🥇 Apple patent improves access to emergency contacts and medical records

3 min

The United States Patent and Trademark Office (USPTO) today released an Apple patent application that describes improved techniques for displaying emergency contact information and medical records on a locked device.

The patent entitled “EMERGENCY INFORMATION ACCESS TO PORTABLE ELECTRONIC DEVICES” describes improved techniques for facilitating emergency access to one or more contacts stored on a portable electronic device, where one or more contacts on the portable electronic device are referred to as emergency contacts.

The patent appears to be expanding existing medicine ID emergency function, which can be displayed on the lock screen of an iPhone in iOS 8. However, there are additional features and the ability to call certain contacts instead of simply making an emergency call or viewing medical records.

Apple patent background

Portable electronic devices, including mobile phones, PDAs (Personal Digital Assistants) and portable media players have become an integral part of everyday life. With the development of these devices, more and more people are turning to portable electronic devices that perform two or more of these functions in a single device, i. H. Smartphones combine. The use of these devices has made it increasingly likely that people who own them rarely leave their homes without them.

Apple Patent Emergency Contacts 2

One type of application that runs on many of the aforementioned portable electronic devices is an address book. This address book is typically used to store contact information, including phone numbers, so that the owner of the portable electronic device can retrieve that contact information at will. However, the address book and other information on the portable electronic device are often only accessible to the person who owns the portable electronic device, as this type of device is usually locked by the user to prevent unauthorized access.

Many portable electronic devices include a password lock feature that requires a password to be entered before the device can be used. For example, in a typical password-protected cell phone, any person who tries to access information stored on the cell phone will be prompted for a password and the cell phone will not be used until the correct password is entered.

Typically, access to a locked portable electronic device is prevented by using a screen lock. To gain access to the address book, the user can enter a password to unlock the screen. However, there are situations in which it would be desirable for someone who does not know the password to unlock a password-protected portable electronic device in order to be able to access at least some of the information on this portable electronic device.

Currently, most smartphones are welcomed to a screen where their owners can view information that the user has identified when turning on a device, while maintaining the confidentiality of other data on the device by accessing other information about the device Welcome information beyond the welcome screen, a password is required. However, for many reasons, including for privacy reasons, the owner of the device may not endeavor to display identification information or other personal information on this screen. There is therefore a need for improved methods that allow the owner of a portable electronic device to specify and customize information that can be accessed on a password-protected portable electronic device without entering the password.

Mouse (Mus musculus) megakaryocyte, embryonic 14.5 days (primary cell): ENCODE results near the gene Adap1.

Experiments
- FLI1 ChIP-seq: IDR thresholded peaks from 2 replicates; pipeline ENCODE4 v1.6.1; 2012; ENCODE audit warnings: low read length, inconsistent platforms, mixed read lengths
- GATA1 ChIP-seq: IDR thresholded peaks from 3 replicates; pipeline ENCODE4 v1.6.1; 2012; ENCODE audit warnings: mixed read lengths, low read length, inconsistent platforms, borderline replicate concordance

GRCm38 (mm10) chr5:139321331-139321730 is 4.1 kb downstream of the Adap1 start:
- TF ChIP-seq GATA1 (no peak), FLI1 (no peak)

Added to this is portability and increasingly portable electronic devices of smaller size have the disadvantage that they are prone to loss. The design of most portable electronic devices is such that it is difficult or impossible to identify the owner of the device without extensive detective work, which is undesirable for a variety of reasons, including concerns about the owner’s privacy.

Therefore, there is also a need for improved methods of providing information to help return a lost portable electronic device to its rightful owner.


In one embodiment of the patent, the user of the device can enter various personal information, namely emergency information, device on which it is stored. Usually, the “software lock” for the device is activated when it is switched on or is not used for a certain period of time. Even if the lock is activated, the emergency information can be made available to the user, while other information remains unavailable. In one embodiment, the lock screen can be bypassed to gain access to the emergency information.

Apple Patent Emergency Contacts 1

As an example, assume that the owner of the device has entered predetermined medical information that should be available even if the software lock is activated. In this case, the medical information remains available to anyone who owns the device. If the owner is injured in an accident, the device can be used to access the given medical information. For example, a healthcare professional can easily interact with the device, bypassing the software lock and displaying the medical information (such as allergies, existing medication, blood type, illness or other health information, etc.). as well as emergency contacts.

Patent credits

Apple credits Steven Charles Michalske (Sunnyvale, CA) as the sole inventor of U.S. Patent Application No. 20150052618.

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